- Category: Hindu Mythology
Soma / Chandra, God of the Moon
Chandra was the original Indian god of the moon who was later merged with Soma. He was white in color, and drove the moon chariot across the sky with ten white horses. He was also a fertility god, for the dew which fell on the plants overnight and gave them life was seen as coming from the moon. Chandra was also prayed to when a couple wanted to have a child. He is sometimes called the father of Budha and Tara is named as one of his consorts.
Soma is a very difficult deity for many outside of India to comprehend. He works on numerous levels, all of which are tied together rather strangely. Soma is firstly a plant. He is also an intoxicating drink which was brewed from that plant. As the blood of animals and the sap of plants, Soma courses through all living things. He is Inspiration to those who seek it, and so is the god of poets. He is also the god of the moon. He is the dwelling place of the venerated dead, as well as the divine cure for evil. The ancient Hindus did not differentiate between these divergent aspects; all were the god Soma.
Soma was one of the more important gods in the Rig Veda; 120 hymns and one entire book are dedicated to him. He has many different forms. He is seen as a celestial bull, a bird, a giant rising from the waters, the lord of plants, and as an embryo. He rarely is seen as a fully grown human.
As a drink, Soma is the ambrosia of the gods. It was due to this influence that they could rise above all obstacles to achieve their goals. Indra was a great drinker of the substance; before his confrontation with Vritra, he drank rivers of it to gain the strength needed to overcome the fearsome dragon. Agni also consumed it in large amounts. Soma was what gave the Vedic gods their immortality. It was also a drink for mortals, a golden-hued nectar which was derived from the Soma plant, which may be a species known as ephedra vulgaris to botanists. This drink brought hallucinations and ecstasy to those who consumed it. It helped warriors to overcome their fears in battle, and it helped poets to become inspired to create. Soma was a bridge between the mortal world and that of the gods. This drink is the same as Haoma in Persian mythology.
As the moon, Soma became equated with the god Chandra, who originally was the moon deity. The moon was considered the cup which held the drink Soma for the gods, and one reason that the moon waxed and waned was due to this fact. When the moon waned, it was because the gods were drinking down all the Soma; as it waxed, the god was re-creating himself, only to be consumed again once the cup was again full. As the Vedic age ended and the Brahmans asserted themselves, the power of the gods no longer came from Soma but instead from sacrifices made by humans; Soma came more and more to be just a god of the moon. In later times, the waxing and waning of the moon was due to a curse put on Soma. Soma had twenty-seven wives (who correspond to the twenty-seven stations of the moon). They were all the daughters of Daksha. Daksha felt that Soma was paying too much attention to one of his daughters, thereby neglecting the rest. He cursed Soma to die a withering death. But Soma's wives intervened, and so the death became only periodic; during half the month, the moon slowly dies away, but is reborn and comes around again to full vigor.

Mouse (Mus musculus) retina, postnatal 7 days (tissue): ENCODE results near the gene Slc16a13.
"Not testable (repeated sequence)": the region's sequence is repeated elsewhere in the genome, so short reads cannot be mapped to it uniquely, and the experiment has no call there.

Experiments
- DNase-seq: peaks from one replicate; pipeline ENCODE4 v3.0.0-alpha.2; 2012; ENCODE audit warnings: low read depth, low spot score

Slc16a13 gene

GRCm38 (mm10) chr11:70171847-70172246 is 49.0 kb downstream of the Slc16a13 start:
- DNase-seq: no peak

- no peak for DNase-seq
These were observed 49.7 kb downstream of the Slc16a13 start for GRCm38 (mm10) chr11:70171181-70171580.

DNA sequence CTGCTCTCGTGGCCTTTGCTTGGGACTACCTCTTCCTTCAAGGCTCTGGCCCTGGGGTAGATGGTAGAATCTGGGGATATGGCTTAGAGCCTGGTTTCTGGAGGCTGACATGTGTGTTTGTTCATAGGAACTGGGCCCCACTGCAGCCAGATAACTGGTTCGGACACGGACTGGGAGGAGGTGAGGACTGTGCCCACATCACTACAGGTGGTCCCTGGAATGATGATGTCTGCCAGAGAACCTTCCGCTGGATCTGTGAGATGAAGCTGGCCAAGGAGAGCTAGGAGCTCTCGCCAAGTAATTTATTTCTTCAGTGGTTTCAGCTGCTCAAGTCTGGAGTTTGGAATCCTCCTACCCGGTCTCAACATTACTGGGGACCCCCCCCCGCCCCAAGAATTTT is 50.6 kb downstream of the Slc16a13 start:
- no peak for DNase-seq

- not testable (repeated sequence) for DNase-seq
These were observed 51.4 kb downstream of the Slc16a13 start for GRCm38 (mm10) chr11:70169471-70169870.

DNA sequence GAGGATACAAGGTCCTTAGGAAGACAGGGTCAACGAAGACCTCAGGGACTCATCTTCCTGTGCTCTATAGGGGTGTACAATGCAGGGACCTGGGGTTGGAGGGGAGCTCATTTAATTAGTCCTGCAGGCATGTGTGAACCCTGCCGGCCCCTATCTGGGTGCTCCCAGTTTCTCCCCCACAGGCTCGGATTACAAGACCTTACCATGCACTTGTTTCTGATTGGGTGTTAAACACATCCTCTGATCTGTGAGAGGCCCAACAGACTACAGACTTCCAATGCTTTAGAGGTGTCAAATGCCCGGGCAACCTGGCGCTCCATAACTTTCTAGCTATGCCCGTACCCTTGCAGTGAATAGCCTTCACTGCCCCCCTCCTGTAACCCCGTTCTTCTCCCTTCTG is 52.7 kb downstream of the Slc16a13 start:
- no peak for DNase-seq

Though he is never depicted in human form, Soma obviously did not want for lovers; poets rarely do. In one episode, his desires caused a war. He had grown arrogant due to the glory that was offered him. Because of this, he let his lust overcome him; he kidnaped and carried off Tara, the wife of the god Brihaspati. After refusing to give her up, the gods made war on him to force her release, and Soma called on the asuras to aid him. Finally Brahma interceded and compelled Soma to let Tara go. But she was with child, and it ended up that this child was Soma's. The child was born and named Budha (not to be confused with the Buddha).
Chandra or moon is a Hindu deity who is also known as, Soma. The `Soma` means juice or sap of the plants and thus Chandra is the lord of plants and vegetation. Chandra is also considered as the Graha or planet according to Hindu astrology.
In Puranas (ancient Hindu legends), Chandra is described as a young, beautiful, fair, two-armed god who has a club and a lotus in his hands. He rides a chariot pulled by ten white horses or an antelope and moves around the sky at night. The other names of moon are Rajanipati (lord of night), Indu (the brighten drop) and Kshuparaka (one who illuminates the night).
Chandra has many wives namely Tara, Rohini, Anuradha and Bharani, who are the twenty-seven Nakshtras (constellations) and daughters of Daksha. Budh (planet Mercury) is the son of Chandra and Tara.
As Soma, Chandra presides over Somvar or Monday. Worshipping Chandra god on Mondays is very effective as it grants one`s prayer. Chandra is also considered a fertility god since the dews that fall on plants overnight giving them life, seem to come from moon. Thus Chandra is prayed to when a couple wants to have a child.
As a `Graha` Chandra helps to get relief from the sorrows and cure mental afflictions. According to Puranas, Chandra is thought to adore the head of Lord Shiva. Sages and devotees invoke the Goddess mother in Chandra and meditate for hours.